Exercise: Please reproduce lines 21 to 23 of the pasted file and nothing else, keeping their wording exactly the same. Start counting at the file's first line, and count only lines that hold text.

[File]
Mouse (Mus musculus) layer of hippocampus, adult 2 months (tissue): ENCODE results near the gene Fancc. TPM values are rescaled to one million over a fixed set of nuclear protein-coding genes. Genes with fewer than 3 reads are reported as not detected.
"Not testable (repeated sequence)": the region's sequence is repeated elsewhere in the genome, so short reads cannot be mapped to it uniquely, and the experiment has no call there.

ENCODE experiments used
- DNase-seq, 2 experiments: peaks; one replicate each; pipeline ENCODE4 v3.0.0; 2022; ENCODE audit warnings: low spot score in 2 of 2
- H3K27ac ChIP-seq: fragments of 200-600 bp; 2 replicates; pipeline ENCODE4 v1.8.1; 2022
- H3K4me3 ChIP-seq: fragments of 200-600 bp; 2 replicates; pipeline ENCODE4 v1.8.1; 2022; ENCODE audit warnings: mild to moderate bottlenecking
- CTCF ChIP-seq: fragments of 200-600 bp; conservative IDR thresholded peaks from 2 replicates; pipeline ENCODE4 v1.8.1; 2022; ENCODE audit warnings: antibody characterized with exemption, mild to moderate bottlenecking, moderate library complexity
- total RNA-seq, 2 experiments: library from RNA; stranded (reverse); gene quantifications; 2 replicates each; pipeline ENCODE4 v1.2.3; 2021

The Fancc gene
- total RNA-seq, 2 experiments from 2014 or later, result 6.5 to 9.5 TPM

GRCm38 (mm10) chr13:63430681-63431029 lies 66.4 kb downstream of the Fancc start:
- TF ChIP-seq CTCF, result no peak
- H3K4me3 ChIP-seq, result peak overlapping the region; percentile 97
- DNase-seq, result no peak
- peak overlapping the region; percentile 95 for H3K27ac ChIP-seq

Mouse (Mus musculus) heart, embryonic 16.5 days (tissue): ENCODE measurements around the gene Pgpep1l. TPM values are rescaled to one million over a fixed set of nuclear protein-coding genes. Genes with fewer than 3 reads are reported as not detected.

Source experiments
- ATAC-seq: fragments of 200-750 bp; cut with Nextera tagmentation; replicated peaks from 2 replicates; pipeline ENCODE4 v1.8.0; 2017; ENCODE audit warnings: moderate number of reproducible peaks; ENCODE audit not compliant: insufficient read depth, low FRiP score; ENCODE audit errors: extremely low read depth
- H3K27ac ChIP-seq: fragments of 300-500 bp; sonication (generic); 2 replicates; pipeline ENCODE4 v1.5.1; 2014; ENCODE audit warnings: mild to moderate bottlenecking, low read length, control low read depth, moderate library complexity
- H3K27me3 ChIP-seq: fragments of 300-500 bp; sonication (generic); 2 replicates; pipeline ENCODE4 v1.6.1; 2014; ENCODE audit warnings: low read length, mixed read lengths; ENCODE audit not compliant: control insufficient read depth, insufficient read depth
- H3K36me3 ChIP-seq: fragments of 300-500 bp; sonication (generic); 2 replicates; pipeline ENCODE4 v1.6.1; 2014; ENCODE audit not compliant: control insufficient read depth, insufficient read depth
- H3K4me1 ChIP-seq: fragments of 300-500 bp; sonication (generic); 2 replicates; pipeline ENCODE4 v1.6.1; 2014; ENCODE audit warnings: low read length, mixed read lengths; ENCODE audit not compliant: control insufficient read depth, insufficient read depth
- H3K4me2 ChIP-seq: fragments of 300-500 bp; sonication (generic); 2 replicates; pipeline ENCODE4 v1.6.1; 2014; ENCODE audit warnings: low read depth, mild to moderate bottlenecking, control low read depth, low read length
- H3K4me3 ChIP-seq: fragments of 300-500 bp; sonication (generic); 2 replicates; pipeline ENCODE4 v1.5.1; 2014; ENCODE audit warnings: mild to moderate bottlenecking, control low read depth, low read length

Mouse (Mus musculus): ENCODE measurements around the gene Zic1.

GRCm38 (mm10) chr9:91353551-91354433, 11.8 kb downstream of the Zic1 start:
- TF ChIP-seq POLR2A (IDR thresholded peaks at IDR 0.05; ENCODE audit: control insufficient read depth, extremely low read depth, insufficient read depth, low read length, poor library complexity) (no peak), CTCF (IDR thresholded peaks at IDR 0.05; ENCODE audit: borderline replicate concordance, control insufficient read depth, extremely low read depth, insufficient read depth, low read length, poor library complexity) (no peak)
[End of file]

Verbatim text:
- H3K36me3 ChIP-seq: fragments of 300-500 bp; sonication (generic); 2 replicates; pipeline ENCODE4 v1.6.1; 2014; ENCODE audit not compliant: control insufficient read depth, insufficient read depth
- H3K4me1 ChIP-seq: fragments of 300-500 bp; sonication (generic); 2 replicates; pipeline ENCODE4 v1.6.1; 2014; ENCODE audit warnings: low read length, mixed read lengths; ENCODE audit not compliant: control insufficient read depth, insufficient read depth
- H3K4me2 ChIP-seq: fragments of 300-500 bp; sonication (generic); 2 replicates; pipeline ENCODE4 v1.6.1; 2014; ENCODE audit warnings: low read depth, mild to moderate bottlenecking, control low read depth, low read length